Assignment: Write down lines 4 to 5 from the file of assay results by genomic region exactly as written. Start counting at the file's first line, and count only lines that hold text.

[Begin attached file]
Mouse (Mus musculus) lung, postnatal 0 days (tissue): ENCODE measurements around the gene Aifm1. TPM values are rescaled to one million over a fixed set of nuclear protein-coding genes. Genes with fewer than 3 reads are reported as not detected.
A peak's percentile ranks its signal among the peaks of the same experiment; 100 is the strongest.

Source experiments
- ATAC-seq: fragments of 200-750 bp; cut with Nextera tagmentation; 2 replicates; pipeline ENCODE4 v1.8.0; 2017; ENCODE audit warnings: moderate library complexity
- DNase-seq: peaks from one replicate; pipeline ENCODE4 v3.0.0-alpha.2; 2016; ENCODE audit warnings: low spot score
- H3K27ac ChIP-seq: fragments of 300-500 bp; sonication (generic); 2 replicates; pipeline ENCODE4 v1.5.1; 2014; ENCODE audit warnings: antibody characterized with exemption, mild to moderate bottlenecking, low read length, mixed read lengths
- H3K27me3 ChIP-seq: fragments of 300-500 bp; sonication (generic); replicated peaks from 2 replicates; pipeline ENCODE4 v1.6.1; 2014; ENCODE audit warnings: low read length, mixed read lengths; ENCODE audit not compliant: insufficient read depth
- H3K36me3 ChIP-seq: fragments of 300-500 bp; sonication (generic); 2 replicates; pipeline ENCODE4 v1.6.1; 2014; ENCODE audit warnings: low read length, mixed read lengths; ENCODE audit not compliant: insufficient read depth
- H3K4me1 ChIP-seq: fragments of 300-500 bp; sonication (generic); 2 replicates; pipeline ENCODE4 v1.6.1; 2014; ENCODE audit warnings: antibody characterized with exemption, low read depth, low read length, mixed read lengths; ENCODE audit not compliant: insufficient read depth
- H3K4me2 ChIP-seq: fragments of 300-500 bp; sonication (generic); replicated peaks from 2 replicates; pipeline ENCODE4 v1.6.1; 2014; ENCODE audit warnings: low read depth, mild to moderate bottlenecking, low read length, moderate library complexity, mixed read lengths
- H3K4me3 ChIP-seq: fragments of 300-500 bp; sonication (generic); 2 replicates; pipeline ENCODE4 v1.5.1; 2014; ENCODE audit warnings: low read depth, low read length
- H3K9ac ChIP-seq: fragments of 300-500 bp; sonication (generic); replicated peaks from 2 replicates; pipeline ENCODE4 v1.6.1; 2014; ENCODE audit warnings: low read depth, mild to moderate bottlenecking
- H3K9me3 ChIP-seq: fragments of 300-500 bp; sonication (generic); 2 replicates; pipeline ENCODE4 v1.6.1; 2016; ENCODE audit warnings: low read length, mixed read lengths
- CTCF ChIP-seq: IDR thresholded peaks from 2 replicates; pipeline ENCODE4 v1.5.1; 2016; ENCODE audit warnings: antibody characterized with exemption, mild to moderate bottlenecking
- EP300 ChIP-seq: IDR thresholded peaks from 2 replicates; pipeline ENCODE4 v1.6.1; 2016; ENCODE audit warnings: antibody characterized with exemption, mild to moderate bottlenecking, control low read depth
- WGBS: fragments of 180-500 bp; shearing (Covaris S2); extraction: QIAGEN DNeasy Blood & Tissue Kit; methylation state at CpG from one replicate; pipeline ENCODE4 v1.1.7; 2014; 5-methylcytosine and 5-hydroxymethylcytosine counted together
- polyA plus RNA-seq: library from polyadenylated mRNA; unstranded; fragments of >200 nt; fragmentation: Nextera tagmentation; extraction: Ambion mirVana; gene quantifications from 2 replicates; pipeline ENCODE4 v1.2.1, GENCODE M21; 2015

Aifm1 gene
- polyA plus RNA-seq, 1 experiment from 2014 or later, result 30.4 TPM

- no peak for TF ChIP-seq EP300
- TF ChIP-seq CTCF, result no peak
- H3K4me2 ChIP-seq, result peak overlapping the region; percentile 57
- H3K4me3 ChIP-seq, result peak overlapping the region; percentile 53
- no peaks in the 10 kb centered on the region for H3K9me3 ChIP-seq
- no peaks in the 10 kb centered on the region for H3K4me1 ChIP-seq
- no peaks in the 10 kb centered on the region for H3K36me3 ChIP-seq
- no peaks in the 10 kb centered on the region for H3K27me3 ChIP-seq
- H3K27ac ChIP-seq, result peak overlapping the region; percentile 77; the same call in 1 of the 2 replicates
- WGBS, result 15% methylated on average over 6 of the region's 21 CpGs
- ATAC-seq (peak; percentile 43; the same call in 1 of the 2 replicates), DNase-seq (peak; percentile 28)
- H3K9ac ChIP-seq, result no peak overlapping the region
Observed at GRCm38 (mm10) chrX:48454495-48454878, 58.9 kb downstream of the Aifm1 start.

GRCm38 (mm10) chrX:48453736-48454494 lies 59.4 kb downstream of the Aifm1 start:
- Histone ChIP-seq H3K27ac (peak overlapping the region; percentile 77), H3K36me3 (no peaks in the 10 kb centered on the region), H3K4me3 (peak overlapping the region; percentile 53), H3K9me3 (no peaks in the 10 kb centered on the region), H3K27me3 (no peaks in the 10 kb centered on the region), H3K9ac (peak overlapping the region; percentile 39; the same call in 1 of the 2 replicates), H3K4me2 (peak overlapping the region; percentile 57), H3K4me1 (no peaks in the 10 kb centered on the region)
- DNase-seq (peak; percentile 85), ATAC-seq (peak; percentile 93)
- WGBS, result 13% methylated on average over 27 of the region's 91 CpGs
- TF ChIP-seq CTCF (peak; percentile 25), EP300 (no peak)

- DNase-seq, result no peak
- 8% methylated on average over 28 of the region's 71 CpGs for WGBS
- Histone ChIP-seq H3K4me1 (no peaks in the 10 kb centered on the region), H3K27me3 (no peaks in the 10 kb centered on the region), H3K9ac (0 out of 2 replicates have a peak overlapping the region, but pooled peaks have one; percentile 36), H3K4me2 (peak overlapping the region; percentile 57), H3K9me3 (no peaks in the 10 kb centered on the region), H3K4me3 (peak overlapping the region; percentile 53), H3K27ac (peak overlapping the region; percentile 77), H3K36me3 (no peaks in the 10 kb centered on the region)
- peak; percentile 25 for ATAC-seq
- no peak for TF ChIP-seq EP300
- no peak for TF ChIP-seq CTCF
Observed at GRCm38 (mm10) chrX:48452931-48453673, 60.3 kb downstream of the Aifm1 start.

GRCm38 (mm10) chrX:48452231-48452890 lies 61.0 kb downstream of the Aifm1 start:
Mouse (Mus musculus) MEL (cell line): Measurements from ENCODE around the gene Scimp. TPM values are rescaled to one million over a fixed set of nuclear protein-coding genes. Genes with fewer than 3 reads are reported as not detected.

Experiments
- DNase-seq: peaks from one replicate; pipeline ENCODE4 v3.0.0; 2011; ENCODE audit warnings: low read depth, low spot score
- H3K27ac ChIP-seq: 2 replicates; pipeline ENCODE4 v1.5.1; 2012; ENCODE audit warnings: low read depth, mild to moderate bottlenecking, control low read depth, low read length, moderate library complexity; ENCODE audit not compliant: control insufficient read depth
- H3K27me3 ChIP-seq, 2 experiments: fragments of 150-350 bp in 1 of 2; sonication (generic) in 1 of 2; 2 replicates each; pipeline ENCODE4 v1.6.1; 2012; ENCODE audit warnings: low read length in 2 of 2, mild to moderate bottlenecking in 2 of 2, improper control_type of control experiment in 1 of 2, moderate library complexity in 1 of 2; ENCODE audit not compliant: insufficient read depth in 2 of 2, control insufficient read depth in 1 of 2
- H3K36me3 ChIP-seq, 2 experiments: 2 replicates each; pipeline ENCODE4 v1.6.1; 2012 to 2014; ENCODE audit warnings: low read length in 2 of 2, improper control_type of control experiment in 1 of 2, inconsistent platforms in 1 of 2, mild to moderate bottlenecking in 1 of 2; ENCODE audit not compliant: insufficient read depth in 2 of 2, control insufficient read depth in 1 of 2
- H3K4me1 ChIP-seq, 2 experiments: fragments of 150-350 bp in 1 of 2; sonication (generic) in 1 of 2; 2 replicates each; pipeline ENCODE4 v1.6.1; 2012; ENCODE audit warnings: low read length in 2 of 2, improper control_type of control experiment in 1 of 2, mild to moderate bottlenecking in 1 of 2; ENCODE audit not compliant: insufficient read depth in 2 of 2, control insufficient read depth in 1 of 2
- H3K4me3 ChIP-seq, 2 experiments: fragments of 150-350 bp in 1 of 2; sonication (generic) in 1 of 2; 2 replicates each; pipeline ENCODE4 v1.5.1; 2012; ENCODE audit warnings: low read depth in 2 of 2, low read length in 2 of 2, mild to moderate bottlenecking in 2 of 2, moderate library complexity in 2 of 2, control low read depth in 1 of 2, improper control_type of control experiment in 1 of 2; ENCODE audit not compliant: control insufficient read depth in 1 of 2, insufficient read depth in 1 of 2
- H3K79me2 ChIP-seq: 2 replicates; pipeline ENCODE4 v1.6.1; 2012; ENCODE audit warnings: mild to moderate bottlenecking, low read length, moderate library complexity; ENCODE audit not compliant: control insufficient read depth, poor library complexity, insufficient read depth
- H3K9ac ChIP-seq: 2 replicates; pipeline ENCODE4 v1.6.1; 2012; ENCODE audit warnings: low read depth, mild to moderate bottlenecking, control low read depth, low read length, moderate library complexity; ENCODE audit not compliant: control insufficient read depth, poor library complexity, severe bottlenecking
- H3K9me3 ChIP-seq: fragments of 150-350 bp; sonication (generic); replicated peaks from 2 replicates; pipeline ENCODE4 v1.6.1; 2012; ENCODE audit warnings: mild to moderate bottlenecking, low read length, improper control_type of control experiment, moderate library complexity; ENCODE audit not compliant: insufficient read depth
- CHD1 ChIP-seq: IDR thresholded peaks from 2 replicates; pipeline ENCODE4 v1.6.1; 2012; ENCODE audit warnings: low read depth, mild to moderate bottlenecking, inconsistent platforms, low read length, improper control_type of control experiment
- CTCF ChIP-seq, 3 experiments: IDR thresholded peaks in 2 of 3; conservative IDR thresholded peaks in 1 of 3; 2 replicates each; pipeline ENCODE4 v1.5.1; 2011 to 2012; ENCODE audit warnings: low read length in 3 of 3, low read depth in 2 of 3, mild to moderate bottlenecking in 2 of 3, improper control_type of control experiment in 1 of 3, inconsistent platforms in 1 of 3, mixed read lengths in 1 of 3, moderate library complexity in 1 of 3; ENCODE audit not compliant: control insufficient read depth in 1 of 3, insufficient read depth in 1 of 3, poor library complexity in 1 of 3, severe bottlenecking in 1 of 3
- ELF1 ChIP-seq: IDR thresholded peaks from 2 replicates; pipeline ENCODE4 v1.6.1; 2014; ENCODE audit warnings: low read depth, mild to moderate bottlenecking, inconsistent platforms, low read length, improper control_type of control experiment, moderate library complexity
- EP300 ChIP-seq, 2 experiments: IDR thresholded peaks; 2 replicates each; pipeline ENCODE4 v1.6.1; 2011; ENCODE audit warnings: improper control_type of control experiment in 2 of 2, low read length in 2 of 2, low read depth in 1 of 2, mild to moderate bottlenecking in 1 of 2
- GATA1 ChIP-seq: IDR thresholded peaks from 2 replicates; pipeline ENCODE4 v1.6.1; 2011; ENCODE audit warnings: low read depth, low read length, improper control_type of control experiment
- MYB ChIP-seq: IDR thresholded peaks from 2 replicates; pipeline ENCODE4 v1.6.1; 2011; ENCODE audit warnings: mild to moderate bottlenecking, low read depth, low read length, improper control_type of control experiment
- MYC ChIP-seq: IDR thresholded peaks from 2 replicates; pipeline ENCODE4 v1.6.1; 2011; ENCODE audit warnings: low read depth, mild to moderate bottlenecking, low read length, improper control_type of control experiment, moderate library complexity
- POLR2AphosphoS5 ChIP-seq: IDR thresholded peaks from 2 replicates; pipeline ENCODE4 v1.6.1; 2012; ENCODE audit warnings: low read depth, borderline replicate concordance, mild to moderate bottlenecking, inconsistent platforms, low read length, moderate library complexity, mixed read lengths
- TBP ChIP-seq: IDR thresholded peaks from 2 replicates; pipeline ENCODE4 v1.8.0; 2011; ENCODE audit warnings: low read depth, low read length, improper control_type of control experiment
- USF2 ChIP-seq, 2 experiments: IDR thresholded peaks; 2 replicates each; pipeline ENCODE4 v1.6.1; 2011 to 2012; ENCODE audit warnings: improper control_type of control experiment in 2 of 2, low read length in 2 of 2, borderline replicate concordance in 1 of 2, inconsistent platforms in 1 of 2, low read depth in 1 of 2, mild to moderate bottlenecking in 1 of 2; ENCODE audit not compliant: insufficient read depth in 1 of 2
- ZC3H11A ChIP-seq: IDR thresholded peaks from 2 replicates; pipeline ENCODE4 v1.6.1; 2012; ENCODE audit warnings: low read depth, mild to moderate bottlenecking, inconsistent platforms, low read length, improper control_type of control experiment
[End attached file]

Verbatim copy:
- ATAC-seq: fragments of 200-750 bp; cut with Nextera tagmentation; 2 replicates; pipeline ENCODE4 v1.8.0; 2017; ENCODE audit warnings: moderate library complexity
- DNase-seq: peaks from one replicate; pipeline ENCODE4 v3.0.0-alpha.2; 2016; ENCODE audit warnings: low spot score